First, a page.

Teen pregnancy, parenthood make finishing school difficult
February 15, 2011
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As the school bus doors slowly open, she takes a deep breath and carefully descends the stairs. She opens the big metal doors and tries to hold her head high, but the hallway goes silent as she enters the building. Everyone stops doing whatever they’re doing and all eyes are on her.
She looks at the ground and tries to avoid eye contact, but she can’t ignore the whispers. Instinctively, she puts her hands on her big round belly to protect the little human growing inside. Embarrassment rises from the pit of her gut and reddens her face.
She knows first-hand what it’s like to be one of the 750,000 pregnant teenage girls in America.
Teen pregnancy statistics are sobering
The United States has the highest teen pregnancy rate in the Western industrialized world. Lately, you can’t turn on the television without hearing a story about another teen mom. Shows like MTV’s 16 and Pregnant and Teen Mom shine the light on the once-shadowed subject of teen pregnancy. According to pregnantteenhelp.com, the United States also spends $7 billion annually on teen pregnancy, proving that this issue affects all Americans whether they know a teen parent or not.
One huge concern for teen mothers is how they are going to take care of a child and finish high school. Statistics show teen mothers are less likely to complete high school. Only one-third will receive a high school diploma, and only 1.5 percent will have a college degree by age 30.
The statistics on the children of teen moms aren’t very cheery either. According to the Robin Hood Foundation Special Report, sons of teenager mothers are 13 percent more likely to end up in prison, while daughters of teenage mothers are 22 percent more likely to become teen moms themselves.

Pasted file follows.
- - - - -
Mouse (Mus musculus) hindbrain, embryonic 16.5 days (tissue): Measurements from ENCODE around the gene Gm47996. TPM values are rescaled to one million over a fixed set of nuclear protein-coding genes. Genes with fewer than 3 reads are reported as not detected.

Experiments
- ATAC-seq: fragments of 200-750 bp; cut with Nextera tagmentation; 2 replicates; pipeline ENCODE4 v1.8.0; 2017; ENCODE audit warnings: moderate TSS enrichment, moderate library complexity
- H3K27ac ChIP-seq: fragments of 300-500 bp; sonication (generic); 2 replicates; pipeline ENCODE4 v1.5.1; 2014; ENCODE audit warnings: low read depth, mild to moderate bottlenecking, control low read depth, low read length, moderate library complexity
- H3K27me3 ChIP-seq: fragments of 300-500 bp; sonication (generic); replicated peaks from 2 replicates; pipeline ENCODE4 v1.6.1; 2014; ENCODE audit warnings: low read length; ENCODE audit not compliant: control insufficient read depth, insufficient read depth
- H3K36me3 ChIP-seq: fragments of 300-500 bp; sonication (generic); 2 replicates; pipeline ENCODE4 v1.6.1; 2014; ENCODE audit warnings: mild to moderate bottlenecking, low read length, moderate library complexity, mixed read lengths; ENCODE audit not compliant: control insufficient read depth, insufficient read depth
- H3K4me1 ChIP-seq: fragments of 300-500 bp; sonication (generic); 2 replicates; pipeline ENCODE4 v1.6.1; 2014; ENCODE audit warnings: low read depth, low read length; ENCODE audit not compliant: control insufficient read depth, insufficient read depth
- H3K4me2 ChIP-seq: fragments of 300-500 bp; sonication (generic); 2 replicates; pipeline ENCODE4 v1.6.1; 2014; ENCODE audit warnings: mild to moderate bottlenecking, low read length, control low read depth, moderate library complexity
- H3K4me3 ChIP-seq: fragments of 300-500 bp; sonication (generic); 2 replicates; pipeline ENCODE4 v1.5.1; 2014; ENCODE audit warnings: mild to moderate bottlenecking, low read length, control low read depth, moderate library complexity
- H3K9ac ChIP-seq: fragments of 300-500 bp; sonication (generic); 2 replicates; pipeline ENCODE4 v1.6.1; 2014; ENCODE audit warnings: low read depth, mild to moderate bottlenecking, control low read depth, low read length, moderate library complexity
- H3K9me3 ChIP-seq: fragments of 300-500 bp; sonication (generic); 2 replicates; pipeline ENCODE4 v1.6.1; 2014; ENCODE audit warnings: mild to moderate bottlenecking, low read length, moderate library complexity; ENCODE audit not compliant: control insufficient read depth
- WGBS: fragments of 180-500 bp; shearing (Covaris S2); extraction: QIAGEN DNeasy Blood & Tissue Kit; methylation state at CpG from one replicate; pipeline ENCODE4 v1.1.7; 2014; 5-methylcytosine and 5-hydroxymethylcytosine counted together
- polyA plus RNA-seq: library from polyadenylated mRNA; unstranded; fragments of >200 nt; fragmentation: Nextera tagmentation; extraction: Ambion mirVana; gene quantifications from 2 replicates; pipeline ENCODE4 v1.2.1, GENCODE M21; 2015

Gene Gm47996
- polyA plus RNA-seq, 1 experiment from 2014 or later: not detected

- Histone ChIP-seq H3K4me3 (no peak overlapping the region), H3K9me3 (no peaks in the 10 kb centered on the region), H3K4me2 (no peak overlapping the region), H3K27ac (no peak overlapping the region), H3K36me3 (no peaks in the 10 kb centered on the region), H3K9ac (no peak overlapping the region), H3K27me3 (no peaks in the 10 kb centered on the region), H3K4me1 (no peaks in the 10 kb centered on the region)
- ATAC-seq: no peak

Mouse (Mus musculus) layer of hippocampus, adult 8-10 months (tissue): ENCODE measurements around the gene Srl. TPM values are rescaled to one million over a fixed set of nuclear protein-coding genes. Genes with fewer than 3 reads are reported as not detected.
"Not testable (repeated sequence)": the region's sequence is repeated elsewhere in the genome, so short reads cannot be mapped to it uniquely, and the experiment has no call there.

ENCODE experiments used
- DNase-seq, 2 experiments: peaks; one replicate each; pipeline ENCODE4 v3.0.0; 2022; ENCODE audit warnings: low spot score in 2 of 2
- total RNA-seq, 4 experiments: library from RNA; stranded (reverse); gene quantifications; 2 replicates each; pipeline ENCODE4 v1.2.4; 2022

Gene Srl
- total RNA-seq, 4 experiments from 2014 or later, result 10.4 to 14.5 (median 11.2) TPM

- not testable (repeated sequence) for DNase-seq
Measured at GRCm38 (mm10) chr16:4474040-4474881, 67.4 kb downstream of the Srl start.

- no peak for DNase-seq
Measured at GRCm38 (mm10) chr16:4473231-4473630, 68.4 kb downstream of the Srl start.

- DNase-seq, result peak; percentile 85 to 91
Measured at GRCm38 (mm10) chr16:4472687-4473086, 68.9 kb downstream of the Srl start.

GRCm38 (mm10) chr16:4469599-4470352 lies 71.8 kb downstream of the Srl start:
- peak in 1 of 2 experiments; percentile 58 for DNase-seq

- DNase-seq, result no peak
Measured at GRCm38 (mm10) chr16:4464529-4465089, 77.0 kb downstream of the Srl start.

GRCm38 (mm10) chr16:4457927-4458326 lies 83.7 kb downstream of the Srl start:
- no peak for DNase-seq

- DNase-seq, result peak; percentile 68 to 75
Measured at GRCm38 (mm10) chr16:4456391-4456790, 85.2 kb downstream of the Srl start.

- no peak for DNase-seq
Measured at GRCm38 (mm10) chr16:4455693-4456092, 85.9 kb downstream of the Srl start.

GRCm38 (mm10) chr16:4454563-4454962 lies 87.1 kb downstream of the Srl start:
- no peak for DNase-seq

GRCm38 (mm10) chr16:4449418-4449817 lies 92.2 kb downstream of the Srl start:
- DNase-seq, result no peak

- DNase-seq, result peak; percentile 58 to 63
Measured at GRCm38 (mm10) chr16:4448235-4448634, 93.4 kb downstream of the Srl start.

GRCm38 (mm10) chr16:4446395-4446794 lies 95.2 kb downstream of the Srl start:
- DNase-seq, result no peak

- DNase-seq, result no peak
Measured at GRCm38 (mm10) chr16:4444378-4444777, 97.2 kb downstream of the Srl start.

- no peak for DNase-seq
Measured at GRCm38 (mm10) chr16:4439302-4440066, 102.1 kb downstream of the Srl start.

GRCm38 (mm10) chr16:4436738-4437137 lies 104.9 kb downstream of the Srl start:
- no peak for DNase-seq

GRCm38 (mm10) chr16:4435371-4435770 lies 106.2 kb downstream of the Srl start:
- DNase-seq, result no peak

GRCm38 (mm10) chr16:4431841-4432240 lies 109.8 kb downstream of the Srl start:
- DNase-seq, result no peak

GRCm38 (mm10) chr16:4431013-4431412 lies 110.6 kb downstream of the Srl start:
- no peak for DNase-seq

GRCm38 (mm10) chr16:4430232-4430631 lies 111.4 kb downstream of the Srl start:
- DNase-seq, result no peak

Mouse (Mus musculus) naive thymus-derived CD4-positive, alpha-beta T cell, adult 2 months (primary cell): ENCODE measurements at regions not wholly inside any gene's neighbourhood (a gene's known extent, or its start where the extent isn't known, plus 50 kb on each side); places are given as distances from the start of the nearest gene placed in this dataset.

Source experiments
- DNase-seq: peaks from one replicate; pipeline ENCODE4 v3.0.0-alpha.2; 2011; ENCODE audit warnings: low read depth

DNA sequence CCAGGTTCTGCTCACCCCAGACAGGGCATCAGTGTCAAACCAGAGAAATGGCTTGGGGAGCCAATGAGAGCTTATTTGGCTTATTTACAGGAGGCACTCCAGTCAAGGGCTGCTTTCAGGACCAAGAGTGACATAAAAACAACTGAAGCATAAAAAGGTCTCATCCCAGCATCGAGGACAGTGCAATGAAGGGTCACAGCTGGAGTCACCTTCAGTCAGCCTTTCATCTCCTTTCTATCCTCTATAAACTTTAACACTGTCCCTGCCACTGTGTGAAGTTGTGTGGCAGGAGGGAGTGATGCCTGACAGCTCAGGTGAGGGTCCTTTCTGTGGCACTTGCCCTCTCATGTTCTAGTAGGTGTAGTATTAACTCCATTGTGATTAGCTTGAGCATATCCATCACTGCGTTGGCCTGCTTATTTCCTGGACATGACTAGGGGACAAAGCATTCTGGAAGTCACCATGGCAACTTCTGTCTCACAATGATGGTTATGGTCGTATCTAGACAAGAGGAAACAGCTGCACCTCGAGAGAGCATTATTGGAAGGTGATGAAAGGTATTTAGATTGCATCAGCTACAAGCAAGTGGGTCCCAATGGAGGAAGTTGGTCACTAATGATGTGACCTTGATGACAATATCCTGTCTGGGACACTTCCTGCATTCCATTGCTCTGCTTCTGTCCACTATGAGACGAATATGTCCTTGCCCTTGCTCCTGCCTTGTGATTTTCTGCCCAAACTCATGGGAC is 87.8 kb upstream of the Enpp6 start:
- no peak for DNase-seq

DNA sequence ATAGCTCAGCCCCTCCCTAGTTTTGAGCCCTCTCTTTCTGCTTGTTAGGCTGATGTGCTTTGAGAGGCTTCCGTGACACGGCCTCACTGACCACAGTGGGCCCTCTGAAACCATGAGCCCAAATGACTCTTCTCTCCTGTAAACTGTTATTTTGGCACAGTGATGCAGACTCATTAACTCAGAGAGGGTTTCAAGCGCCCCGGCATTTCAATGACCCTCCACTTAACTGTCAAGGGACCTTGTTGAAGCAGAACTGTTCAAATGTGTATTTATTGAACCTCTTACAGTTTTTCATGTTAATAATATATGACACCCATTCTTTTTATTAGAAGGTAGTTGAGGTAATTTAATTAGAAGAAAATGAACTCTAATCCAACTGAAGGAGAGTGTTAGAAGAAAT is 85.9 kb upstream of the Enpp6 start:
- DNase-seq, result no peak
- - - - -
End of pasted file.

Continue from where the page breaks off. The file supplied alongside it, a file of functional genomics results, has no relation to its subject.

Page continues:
However, high schools across America are providing services to teenage mothers to help them finish their education and prove the statistics wrong. Fairmont High School is among those high schools that help young mothers achieve the goal of getting their diploma.
Project empowers young parents
Project Empower is a non-profit organization in partnership with the United Way that helps support young moms up to the age of 22. The group meets every Tuesday across from the South Unit Office at Fairmont.
Jen Davis and Courtney Donati, Project Empower social workers, focus on teaching young mothers a myriad of life skills to help them be the best mothers they can be. The group meets to discuss many topics, including healthy relationships, drug and alcohol avoidance, making wise choices, going to college, getting a job, housing and stress management.
“Project Empower teaches young mothers to form friends and create bonds with other mothers who are going through the same thing,” Donati said.
Junior Emma Morgan participates in Fairmont’s Project Empower. She works hard to balance taking care of her 6-month old child, Xavier, and finishing high school. “It’s very hard,” she said. “I don’t like coming to school because I miss him a lot, but in the end I know it’s for the best.”
Morgan says support is a huge factor in coming back to school after having a child. It is even more difficult for her because her fiancé and father of Xavier is away at boot camp for the Marines. Doing it all on her own and coming to school every day poses its challenges, but Morgan insists she won’t give up her education. “You have to keep your head up and always remind yourself that getting your education is what is best for your child and for yourself,” she said.
Dealing with judgmental peers
Morgan also had a hard time facing judgment from her peers. “One thing other students should remember is that it is very hard for us moms to go to school and have a normal teenage life because that’s really not possible anymore. It’s all about our children and what’s best for them,” she said. “We live a very different life and struggle every day to provide for them.”